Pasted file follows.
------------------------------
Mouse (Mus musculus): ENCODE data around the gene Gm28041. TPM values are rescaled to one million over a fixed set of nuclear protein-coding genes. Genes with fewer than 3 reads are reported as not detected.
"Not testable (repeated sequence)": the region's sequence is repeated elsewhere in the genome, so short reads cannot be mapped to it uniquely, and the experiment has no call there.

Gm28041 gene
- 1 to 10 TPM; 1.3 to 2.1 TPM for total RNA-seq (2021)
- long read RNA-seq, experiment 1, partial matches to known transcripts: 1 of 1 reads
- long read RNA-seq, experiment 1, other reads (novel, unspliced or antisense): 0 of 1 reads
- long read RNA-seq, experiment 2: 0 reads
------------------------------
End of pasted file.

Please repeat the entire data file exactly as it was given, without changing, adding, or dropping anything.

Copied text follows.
Mouse (Mus musculus): ENCODE data around the gene Gm28041. TPM values are rescaled to one million over a fixed set of nuclear protein-coding genes. Genes with fewer than 3 reads are reported as not detected.
"Not testable (repeated sequence)": the region's sequence is repeated elsewhere in the genome, so short reads cannot be mapped to it uniquely, and the experiment has no call there.

Gm28041 gene
- 1 to 10 TPM; 1.3 to 2.1 TPM for total RNA-seq (2021)
- long read RNA-seq, experiment 1, partial matches to known transcripts: 1 of 1 reads
- long read RNA-seq, experiment 1, other reads (novel, unspliced or antisense): 0 of 1 reads
- long read RNA-seq, experiment 2: 0 reads